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Market Watch


Last year broughtmixed blessings, but whether 2016 will do the same remains to be seen.


T


here’s good news and bad news this year for growers. The mild winter allowed pruning to get started early and alleviated concerns about winter damage to trees and vines, but it’s also been an easy ‘killing season’ for insect pests, which likely will suffer fewer losses than in a normal winter season.


As well, the 2015 summer season continued well into fall until a cold snap in late November that allowed many grape growers who had held back grapes to make the precious icewine a brief window in which to pick frozen fruit.


There was another cold snap in late December that provided one more opportunity for those who hadn’t yet picked or decided to make a late harvest wine instead.


Other than those two cold-weather events, the temperature hovered just around freezing for much of the winter, with lots of snow flurries to provide ground cover and recharge aquifers and other irrigation sources. However, long-term forecasts are still for a warmer-than-normal and drier summer, and it may begin sooner, just as it did last year, with an early, warm spring.


Carl Withler, the agriculture ministry’s grape and apple specialist, says 2015 will be remembered as the year with the lowest claimed losses in the provincial crop insurance program’s history for Okanagan growers, which is good news for everyone, as all growers want to farm profitably.


He notes there has been a minor reduction in grape acreage in the past year, mostly in favour of Ambrosia apples, which will help to rebalance what has been an oversupply in grapes for wine during the past few years.


Despite that, there are some new wineries, for a variety of reasons, including the continued view of the


6 British Columbia FRUIT GROWER • Spring 2016


By Judie Steeves Repeat weather performance expected


wine industry as a romantic occupation.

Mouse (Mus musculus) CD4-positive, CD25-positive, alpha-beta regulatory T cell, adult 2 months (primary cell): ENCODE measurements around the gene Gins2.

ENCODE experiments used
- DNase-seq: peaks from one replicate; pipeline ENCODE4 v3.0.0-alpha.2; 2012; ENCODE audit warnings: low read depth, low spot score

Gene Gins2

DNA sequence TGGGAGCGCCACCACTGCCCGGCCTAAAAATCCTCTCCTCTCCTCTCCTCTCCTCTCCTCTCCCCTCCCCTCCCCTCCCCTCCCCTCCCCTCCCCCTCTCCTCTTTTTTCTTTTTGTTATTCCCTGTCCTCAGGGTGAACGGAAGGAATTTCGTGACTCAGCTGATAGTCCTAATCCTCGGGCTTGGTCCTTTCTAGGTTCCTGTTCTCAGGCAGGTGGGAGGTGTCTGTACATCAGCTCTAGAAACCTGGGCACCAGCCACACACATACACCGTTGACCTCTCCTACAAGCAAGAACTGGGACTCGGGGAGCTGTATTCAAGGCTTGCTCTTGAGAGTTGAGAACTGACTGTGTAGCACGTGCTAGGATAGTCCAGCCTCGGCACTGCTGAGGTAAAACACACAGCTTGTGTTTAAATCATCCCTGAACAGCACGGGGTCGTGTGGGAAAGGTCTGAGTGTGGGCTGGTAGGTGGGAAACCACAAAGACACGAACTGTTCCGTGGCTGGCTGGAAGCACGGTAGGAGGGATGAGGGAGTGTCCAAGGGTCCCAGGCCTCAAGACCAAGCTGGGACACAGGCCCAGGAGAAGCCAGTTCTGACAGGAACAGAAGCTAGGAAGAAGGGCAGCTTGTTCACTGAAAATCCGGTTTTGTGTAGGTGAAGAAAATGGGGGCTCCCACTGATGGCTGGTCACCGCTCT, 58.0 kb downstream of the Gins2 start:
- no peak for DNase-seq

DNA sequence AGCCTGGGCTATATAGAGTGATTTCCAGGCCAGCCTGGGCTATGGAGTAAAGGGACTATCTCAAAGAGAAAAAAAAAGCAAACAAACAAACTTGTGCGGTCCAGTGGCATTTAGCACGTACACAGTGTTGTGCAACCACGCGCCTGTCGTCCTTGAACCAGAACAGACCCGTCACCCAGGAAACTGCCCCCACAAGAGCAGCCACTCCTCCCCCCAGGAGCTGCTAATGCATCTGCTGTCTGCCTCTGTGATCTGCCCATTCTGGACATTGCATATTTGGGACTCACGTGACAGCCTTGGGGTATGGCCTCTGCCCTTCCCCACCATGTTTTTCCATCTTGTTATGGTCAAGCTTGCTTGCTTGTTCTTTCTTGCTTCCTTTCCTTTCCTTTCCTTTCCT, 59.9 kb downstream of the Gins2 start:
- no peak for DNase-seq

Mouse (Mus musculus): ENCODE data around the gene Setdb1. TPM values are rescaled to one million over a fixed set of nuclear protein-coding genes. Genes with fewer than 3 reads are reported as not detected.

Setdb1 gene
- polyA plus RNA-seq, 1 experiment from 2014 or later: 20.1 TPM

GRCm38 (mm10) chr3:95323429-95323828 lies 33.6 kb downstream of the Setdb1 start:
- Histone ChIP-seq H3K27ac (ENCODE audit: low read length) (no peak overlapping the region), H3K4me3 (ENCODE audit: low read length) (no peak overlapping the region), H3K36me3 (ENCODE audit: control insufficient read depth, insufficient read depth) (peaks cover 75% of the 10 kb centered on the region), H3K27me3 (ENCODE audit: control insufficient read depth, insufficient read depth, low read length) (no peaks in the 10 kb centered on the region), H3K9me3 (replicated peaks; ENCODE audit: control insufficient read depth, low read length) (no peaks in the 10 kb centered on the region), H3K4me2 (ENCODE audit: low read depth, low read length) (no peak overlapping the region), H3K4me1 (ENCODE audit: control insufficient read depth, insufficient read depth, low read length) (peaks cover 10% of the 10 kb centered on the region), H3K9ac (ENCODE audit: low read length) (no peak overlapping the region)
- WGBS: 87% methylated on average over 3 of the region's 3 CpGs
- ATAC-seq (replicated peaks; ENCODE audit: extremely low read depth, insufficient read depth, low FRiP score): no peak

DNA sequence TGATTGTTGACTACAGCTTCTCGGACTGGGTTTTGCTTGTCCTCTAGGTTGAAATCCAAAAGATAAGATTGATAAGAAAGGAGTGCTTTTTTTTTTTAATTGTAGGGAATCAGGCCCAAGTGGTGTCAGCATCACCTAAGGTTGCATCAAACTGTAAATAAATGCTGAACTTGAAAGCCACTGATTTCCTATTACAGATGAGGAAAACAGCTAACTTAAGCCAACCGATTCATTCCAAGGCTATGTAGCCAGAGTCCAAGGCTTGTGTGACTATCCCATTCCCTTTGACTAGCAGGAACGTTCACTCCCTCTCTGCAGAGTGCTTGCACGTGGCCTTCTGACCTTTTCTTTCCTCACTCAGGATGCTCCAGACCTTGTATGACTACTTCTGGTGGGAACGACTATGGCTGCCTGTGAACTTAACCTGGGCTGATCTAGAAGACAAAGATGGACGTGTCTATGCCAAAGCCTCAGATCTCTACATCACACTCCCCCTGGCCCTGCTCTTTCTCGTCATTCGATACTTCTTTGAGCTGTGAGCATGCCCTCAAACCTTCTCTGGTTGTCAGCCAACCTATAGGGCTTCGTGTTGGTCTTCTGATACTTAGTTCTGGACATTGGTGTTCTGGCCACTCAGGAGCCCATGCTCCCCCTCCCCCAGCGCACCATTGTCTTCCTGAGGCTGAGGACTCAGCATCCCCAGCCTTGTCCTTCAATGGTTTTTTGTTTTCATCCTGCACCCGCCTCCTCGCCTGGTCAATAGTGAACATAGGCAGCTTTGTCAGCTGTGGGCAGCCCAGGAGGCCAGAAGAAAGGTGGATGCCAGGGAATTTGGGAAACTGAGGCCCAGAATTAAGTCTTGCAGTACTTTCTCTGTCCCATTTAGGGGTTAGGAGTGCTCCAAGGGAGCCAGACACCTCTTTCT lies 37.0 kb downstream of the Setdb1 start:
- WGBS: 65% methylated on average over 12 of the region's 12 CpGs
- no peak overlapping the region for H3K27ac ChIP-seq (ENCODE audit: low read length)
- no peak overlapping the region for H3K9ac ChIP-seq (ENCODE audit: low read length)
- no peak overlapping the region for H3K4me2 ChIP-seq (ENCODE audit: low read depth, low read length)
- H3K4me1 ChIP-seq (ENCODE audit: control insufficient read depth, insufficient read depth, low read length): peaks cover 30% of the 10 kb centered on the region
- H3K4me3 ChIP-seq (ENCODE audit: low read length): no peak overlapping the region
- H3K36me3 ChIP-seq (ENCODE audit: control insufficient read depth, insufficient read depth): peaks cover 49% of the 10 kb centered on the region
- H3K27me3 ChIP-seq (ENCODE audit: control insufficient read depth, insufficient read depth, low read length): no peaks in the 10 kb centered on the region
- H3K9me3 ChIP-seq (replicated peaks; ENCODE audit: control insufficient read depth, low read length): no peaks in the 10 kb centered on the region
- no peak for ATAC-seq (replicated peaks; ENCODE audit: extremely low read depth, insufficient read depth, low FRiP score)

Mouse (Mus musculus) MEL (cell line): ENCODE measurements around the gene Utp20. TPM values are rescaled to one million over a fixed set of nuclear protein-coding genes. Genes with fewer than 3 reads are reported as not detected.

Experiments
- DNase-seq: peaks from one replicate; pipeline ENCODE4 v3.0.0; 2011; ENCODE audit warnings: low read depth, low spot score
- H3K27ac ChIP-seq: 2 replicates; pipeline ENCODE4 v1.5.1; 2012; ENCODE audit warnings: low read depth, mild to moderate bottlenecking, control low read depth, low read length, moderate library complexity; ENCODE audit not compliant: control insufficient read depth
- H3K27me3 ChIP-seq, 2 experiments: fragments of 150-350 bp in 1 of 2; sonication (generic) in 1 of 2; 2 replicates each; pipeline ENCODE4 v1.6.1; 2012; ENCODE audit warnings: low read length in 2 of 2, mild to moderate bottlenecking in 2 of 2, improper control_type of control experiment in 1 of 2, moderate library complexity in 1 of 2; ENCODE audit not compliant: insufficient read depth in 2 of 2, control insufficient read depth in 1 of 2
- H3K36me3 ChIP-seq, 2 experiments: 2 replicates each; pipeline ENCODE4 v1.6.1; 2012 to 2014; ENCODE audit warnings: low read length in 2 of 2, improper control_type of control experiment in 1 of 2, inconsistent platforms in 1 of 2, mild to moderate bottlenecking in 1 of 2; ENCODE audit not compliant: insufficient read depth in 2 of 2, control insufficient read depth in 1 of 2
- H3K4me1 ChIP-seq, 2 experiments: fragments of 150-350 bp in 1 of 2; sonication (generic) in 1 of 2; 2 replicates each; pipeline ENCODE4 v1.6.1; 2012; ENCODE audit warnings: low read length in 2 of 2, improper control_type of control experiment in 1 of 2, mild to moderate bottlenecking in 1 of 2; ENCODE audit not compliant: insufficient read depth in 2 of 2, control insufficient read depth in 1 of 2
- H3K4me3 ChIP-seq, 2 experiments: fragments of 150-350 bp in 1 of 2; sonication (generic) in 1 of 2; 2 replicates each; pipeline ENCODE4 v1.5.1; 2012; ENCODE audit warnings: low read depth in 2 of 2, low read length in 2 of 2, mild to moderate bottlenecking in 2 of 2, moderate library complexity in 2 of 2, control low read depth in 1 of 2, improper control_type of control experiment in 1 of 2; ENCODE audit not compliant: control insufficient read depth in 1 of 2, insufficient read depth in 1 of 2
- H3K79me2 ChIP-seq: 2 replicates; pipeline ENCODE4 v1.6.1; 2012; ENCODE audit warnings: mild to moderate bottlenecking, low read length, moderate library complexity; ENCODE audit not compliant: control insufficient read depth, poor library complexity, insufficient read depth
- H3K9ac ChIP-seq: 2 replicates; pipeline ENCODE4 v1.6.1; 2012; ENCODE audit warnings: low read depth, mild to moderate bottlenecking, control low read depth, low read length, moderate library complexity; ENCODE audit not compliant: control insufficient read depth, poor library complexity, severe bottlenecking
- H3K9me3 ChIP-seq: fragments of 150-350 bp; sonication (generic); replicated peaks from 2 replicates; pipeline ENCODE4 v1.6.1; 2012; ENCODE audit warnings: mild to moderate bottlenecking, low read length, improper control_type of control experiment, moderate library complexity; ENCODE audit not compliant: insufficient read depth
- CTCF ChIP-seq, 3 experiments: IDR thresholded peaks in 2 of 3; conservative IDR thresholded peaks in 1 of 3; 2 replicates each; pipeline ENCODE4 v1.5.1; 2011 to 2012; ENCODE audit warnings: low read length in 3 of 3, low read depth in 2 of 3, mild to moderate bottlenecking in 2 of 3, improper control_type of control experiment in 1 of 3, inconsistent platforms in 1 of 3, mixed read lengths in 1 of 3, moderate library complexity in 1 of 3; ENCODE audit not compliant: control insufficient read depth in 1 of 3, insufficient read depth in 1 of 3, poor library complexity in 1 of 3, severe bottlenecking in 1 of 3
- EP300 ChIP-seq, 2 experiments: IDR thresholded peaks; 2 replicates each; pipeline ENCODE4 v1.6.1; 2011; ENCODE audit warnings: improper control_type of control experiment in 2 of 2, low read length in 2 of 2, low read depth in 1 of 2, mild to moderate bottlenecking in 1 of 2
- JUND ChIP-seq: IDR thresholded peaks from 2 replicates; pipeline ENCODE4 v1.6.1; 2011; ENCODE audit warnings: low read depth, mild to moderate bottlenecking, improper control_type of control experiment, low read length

What’s been most interesting is the growth in cideries. Withler says quite frankly he would have laughed a decade ago if you’d suggested there was a future cider industry here. Yet, that’s exactly what’s happened. And, many are growing on agricultural land that’s on the fringe, in terms of climate, because cider apples tend to be hardier varieties than dessert apples. Also, looks and size are not as important as flavour in the apples grown for making cider. Lots of younger people are getting into cider making, he says, in addition to some existing orchardists who are grafting over.


And then, there’s the B.C. Tree Fruit Co-operative’s cider company and the successful Broken Ladder brand, which uses dessert apples rather than traditional cider varieties. Marketing guy Chris Pollock says it will launch two new products in April: Broken Ladder Apples & Hops and Broken Ladder Pears. The hoppy cider will be available at select Liquor Distribution Branch stores as well as at the cidery on Vaughn Avenue in Kelowna’s north end, but the perry will only be available at private liquor stores and at the cidery.


With installation this winter of a


new canning line, the cidery will now be able to do everything in-house, Pollock notes. He reports that not only is the new


cidery consuming lots of fruit that wouldn’t otherwise have been marketable, last year’s crop sold well too, so he’s confident growers will have money in their jeans again this year.


By May, the co-op expects to be sold out of apples, which is promising in terms of maintaining higher prices when harvest of the new crop begins. Despite a smaller crop last year, both in terms of fruit size and quantity, sales were higher year over year, and the average return was higher per carton, so growers should see an increase in returns. Growers harvesting new varieties such as Ambrosia, Honeycrisp, Royal Gala and Pink Ladies in particular should be happy, while anyone with Reds, Goldens, Grannies or Macs might want to consider taking part in the replant program.


With quantities of Ambrosia expected to double in the next five years, he says they are looking at exporting into new markets like the Eastern seaboard and overseas, like Vietnam, Thailand, Singapore and Taiwan.


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